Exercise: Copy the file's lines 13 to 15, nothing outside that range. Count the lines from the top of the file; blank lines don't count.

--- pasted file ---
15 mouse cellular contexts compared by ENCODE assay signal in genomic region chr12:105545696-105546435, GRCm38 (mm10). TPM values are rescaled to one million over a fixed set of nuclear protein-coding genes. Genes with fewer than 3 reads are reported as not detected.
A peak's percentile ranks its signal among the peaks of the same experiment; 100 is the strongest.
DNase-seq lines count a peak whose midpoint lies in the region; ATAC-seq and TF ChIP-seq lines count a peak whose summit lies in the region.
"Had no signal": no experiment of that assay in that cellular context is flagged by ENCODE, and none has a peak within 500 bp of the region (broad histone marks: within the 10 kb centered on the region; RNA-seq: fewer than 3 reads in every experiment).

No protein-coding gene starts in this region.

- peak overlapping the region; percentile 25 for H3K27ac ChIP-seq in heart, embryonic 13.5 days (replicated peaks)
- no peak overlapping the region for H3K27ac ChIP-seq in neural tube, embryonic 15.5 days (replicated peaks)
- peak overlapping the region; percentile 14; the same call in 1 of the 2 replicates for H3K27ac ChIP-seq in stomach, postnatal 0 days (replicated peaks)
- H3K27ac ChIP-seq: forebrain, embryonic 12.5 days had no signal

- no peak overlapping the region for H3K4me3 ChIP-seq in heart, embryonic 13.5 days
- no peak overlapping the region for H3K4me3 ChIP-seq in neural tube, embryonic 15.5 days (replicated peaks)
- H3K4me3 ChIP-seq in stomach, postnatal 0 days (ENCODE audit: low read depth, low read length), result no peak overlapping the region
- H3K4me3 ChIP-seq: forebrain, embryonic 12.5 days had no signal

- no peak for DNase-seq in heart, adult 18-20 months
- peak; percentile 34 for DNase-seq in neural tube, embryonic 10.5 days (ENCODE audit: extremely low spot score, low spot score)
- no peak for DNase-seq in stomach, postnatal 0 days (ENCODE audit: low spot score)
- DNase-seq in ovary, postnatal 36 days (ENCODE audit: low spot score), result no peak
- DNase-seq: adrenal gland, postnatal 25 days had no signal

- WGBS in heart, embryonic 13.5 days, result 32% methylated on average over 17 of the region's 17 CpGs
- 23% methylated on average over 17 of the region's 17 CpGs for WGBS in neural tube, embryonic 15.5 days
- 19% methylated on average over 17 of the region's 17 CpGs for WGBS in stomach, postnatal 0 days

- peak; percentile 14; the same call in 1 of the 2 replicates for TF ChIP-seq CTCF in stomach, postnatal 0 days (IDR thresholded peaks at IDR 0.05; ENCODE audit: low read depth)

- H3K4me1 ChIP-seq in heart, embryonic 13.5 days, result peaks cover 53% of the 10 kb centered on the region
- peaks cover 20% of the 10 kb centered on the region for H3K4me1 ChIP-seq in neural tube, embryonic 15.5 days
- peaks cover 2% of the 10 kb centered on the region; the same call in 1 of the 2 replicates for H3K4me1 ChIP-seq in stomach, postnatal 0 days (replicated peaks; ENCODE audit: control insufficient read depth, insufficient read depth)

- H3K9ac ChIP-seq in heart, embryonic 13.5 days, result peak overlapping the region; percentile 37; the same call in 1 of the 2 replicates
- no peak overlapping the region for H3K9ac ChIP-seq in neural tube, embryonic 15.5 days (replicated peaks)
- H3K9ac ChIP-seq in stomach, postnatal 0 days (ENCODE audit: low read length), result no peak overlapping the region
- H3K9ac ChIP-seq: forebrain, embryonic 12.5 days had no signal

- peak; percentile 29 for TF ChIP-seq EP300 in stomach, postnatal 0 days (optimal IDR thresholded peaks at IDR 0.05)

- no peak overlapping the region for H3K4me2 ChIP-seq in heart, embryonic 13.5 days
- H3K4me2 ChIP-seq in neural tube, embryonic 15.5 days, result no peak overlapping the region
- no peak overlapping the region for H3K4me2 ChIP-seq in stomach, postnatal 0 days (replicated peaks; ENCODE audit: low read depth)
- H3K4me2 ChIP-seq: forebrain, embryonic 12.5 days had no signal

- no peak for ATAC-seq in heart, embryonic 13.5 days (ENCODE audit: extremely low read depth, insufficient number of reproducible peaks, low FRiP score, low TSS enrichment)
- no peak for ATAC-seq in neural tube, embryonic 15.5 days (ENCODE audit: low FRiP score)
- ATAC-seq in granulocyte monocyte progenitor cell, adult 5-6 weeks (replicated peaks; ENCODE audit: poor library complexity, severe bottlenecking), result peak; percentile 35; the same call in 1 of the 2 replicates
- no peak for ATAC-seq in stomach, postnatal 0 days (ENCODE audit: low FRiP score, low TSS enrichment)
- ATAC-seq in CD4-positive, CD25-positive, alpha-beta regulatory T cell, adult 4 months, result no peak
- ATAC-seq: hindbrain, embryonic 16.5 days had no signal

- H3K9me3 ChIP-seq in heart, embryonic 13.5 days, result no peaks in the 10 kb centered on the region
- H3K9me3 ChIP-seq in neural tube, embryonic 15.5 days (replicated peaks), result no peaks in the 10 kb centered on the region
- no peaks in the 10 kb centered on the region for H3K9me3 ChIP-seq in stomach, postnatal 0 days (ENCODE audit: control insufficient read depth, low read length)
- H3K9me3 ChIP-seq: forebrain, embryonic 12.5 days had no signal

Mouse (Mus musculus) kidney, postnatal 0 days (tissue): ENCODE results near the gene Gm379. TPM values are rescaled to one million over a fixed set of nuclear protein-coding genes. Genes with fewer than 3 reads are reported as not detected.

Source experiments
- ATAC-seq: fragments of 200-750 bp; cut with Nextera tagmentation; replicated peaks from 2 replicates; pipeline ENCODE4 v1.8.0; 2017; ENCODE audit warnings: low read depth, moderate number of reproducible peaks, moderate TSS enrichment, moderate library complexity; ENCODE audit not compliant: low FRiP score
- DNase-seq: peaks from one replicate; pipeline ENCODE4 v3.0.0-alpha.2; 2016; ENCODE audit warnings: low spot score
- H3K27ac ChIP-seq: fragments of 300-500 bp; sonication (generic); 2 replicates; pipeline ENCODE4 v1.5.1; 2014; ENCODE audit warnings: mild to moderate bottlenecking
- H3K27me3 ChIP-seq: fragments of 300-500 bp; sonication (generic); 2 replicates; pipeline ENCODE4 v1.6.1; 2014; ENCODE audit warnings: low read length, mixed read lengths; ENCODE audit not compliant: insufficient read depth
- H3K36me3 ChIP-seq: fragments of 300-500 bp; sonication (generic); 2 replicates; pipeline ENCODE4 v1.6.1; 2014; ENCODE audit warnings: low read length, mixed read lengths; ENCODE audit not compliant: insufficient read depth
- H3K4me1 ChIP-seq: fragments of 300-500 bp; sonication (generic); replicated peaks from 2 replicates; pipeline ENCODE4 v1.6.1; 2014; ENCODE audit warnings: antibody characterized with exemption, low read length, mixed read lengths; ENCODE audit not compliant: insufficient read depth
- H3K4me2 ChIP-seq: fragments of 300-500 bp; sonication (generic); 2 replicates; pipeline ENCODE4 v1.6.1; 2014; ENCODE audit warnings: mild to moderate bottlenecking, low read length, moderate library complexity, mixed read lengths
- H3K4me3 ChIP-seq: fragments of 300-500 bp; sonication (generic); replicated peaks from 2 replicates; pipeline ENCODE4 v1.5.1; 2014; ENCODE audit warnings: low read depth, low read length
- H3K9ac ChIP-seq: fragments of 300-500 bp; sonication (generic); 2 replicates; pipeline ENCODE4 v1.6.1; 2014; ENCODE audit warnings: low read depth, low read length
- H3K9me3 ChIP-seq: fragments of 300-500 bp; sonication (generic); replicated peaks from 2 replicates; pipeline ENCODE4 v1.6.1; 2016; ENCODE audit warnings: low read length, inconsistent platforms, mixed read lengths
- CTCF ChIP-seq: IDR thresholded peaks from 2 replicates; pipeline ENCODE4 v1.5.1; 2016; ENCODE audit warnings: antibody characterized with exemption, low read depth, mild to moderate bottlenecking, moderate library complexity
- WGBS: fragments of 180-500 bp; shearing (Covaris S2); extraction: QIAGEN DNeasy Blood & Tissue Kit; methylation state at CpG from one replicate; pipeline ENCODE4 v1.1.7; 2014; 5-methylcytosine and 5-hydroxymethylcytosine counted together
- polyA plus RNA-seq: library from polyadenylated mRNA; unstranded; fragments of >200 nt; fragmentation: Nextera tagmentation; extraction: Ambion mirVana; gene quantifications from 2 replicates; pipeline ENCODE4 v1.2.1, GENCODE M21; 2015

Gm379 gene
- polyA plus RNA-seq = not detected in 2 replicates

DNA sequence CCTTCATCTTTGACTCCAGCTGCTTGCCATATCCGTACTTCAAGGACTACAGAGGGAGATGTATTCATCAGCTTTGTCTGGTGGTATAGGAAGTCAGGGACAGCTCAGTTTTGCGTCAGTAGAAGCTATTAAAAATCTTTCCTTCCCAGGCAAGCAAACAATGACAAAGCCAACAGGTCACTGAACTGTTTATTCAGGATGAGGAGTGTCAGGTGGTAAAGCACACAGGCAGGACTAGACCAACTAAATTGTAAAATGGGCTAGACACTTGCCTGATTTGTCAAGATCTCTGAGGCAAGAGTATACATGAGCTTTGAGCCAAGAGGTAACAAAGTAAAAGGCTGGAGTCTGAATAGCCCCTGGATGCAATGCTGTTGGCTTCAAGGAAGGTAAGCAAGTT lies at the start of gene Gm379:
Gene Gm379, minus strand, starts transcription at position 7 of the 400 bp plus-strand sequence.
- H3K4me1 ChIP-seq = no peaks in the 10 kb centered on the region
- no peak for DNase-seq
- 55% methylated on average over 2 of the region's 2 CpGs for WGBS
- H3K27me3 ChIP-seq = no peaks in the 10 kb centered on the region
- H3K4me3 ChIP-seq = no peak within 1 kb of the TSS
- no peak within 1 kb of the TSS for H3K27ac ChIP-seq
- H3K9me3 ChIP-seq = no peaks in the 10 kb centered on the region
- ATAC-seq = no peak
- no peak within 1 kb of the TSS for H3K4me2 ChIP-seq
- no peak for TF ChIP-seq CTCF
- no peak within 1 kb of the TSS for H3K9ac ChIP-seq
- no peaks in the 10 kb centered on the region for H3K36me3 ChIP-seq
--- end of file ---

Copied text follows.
- H3K4me3 ChIP-seq: forebrain, embryonic 12.5 days had no signal

- no peak for DNase-seq in heart, adult 18-20 months
- peak; percentile 34 for DNase-seq in neural tube, embryonic 10.5 days (ENCODE audit: extremely low spot score, low spot score)